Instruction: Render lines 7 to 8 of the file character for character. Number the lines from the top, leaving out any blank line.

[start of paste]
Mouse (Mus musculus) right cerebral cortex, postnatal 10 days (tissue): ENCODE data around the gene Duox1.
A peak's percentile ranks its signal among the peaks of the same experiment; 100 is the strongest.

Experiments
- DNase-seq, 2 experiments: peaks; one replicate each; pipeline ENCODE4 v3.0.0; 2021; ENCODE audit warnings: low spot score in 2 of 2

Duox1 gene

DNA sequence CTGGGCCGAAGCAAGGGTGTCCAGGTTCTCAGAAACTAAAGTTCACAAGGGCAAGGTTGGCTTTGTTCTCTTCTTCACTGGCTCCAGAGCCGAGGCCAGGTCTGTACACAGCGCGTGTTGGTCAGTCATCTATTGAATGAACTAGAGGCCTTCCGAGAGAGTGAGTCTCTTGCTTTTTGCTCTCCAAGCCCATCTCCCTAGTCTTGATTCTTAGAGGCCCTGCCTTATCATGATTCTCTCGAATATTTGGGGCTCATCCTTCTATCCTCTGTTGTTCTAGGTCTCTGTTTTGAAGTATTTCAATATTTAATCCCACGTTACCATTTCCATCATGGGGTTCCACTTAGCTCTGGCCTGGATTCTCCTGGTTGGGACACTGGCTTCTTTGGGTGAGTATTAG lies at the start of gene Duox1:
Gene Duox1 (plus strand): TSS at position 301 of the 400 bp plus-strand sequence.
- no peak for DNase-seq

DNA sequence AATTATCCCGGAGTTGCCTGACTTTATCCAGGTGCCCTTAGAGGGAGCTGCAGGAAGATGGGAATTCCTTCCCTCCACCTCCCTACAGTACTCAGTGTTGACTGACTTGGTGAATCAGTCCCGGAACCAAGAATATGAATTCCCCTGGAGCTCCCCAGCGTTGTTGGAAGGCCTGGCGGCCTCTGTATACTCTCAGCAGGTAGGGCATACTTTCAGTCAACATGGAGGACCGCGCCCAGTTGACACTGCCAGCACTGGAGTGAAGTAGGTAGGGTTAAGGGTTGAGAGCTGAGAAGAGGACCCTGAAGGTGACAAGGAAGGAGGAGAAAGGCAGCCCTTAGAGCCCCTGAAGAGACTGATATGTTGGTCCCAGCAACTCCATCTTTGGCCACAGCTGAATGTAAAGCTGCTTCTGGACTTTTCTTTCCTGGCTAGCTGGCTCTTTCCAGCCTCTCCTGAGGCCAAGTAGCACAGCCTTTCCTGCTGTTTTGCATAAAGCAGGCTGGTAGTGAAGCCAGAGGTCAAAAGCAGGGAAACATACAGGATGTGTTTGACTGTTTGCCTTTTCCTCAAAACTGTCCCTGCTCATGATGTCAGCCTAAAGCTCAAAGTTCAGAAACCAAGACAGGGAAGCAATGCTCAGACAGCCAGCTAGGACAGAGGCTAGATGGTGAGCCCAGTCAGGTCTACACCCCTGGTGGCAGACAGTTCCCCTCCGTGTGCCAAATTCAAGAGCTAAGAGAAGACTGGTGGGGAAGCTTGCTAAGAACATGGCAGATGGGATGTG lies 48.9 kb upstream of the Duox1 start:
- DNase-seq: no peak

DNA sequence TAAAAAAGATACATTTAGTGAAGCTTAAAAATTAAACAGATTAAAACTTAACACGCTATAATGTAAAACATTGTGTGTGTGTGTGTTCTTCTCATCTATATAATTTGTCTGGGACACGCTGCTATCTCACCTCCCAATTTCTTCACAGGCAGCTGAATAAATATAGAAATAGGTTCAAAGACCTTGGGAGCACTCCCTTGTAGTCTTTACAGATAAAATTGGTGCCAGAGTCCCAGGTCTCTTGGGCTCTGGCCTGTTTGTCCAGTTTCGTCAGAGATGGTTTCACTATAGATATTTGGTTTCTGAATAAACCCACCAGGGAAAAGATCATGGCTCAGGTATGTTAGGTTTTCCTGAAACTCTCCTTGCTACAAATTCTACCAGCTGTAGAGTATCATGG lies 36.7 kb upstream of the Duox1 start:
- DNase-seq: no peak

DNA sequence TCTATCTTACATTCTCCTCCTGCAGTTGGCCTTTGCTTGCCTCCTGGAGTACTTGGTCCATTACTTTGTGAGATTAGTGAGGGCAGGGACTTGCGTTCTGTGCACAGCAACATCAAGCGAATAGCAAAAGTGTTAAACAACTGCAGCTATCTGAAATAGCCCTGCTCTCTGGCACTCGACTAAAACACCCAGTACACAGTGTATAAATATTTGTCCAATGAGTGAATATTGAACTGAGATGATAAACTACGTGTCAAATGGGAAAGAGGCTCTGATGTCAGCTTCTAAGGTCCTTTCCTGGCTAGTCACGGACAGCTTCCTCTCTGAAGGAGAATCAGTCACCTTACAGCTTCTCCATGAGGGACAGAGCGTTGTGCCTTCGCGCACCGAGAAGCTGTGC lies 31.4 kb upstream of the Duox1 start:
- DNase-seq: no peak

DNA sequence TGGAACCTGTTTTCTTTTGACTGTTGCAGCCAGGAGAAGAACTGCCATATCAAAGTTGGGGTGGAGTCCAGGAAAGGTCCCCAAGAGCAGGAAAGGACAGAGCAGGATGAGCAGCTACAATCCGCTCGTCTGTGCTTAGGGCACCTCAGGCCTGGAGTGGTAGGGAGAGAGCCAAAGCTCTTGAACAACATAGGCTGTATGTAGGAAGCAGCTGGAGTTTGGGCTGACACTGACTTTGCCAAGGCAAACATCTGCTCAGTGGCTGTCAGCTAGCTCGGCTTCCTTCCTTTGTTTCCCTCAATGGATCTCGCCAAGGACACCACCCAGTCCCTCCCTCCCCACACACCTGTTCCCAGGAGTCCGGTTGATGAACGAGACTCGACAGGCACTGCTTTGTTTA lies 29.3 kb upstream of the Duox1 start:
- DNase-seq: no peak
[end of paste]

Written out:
Gene Duox1 (plus strand): TSS at position 301 of the 400 bp plus-strand sequence.
- no peak for DNase-seq